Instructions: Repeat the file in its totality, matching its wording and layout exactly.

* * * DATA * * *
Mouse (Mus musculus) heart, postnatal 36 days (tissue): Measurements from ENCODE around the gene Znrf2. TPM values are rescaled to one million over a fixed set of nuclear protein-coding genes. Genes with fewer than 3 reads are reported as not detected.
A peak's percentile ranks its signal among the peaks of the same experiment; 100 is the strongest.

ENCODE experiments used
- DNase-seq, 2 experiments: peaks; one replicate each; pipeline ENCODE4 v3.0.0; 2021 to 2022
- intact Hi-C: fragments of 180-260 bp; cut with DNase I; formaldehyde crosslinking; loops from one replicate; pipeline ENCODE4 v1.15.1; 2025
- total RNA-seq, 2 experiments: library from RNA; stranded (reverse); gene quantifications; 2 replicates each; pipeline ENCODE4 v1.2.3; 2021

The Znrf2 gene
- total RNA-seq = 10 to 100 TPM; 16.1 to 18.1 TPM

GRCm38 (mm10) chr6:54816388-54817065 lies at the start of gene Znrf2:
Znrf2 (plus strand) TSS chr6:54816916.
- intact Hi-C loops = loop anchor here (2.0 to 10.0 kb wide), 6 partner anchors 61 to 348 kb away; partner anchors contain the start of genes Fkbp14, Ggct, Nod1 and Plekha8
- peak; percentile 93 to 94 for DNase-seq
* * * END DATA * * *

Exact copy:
Mouse (Mus musculus) heart, postnatal 36 days (tissue): Measurements from ENCODE around the gene Znrf2. TPM values are rescaled to one million over a fixed set of nuclear protein-coding genes. Genes with fewer than 3 reads are reported as not detected.
A peak's percentile ranks its signal among the peaks of the same experiment; 100 is the strongest.

ENCODE experiments used
- DNase-seq, 2 experiments: peaks; one replicate each; pipeline ENCODE4 v3.0.0; 2021 to 2022
- intact Hi-C: fragments of 180-260 bp; cut with DNase I; formaldehyde crosslinking; loops from one replicate; pipeline ENCODE4 v1.15.1; 2025
- total RNA-seq, 2 experiments: library from RNA; stranded (reverse); gene quantifications; 2 replicates each; pipeline ENCODE4 v1.2.3; 2021

The Znrf2 gene
- total RNA-seq = 10 to 100 TPM; 16.1 to 18.1 TPM

GRCm38 (mm10) chr6:54816388-54817065 lies at the start of gene Znrf2:
Znrf2 (plus strand) TSS chr6:54816916.
- intact Hi-C loops = loop anchor here (2.0 to 10.0 kb wide), 6 partner anchors 61 to 348 kb away; partner anchors contain the start of genes Fkbp14, Ggct, Nod1 and Plekha8
- peak; percentile 93 to 94 for DNase-seq